I’m a terrible blogger. But boy, am I committed! I’ve kept a blog in one form or another for more than a decade, (does Tumblr still even exist…?), and still, my sporadic posts hop from topics like date etiquette, to holiday snaps, and examining England’s National Curriculum.
One topic I have returned to again and again is history. Because it’s awesome. With that in mind, humour me while I nerd out – and indulge in some navel-gazing – by looking at five of my favourite own history-related blog posts.
First up is my most recent post, all about women’s history and how (if) it’s being taught in schools. I wrote it for History Bombs during Women’s History Month, back in March and, as often happens when I enjoy a topic this much, I spent a good three-times longer on it than I should have!
I was particularly interested in the debate around whether schools should be teaching ‘Women’s History’ or just teaching women in history . As I ask, “By separating women’s experiences into one category of history are we novelising something that should instead be dispersed organically throughout all historical categories, all year round?”
Anyway, check it out here, if you fancy!
This was another repost, originally written for Bridging, the blog for the International Federation for Public History (catchy name, I know). This was a fantastic chance for me to nerdily revisit my MA dissertation project and discuss the use of food to get the public excited about history. It was also a fantastic chance for me to drop in all the food puns possible and include the sentence: “Even Mahatma Ghandi, Jane Austen, Winston Churchill and Boudicca would have woken up wondering: ‘what’s for breakfast?’.”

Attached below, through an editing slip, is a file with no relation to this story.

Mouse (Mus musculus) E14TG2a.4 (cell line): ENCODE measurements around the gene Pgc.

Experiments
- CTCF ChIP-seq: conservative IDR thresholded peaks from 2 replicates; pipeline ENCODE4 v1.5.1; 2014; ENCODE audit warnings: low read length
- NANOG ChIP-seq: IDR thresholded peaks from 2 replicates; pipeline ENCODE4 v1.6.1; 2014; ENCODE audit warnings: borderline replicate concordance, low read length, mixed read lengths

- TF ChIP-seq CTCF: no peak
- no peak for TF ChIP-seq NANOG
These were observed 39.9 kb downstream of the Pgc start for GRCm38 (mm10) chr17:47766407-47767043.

Talking about food, history, and my MA dissertation topic, here it is! I completed my project, ‘Suffrage Eats: Vegetarian recipes from a suffragist kitchen’ last summer – and yes, I’m still proud of that pun-tastic title. I was deep in dissertation-creation mode when I wrote this post and I’m pretty sure the intensity is palpable when reading it.
The post basically just takes you through the project, the history, and includes the YouTube cookery videos I somehow managed to stitch together!
Similarly, this post is all about a radio documentary I produced on a real-life ‘Smuggler King’, as part of my Public History MA. We were told to create a half-hour history documentary from scratch on, well, basically anything! (Intimidating much?). I still don’t know exactly how I settled on the history of Isaac Gulliver, the infamous smuggler and local legend specifically in Dorset, but I’m glad I did.
Not that the world needs more histories on successful white men, but hunting down the truth about Gulliver and interviewing the nerdiest local historians was really good fun and I’m pretty happy with the final result! I even ended up (very nervously) chatting about it on BBC Radio Solent.
You can find the post, with the recording, here if you fancy?
Much like old Isaac Gulliver, I never thought I could be interested in fashion history. And that’s literally what I told my editor when he asked me to cover a touring Dior exhibition about four years ago. Cut to two years later, I’m jumping at the chance to revisit the subject in an exercise for my MA, which I subsequently posted on my blog, and eventually expanded into a feature for All About History magazine.
Now, if that wasn’t self indulgent, I don’t what is!
(Featured image: Unsplash/ShaneRounce)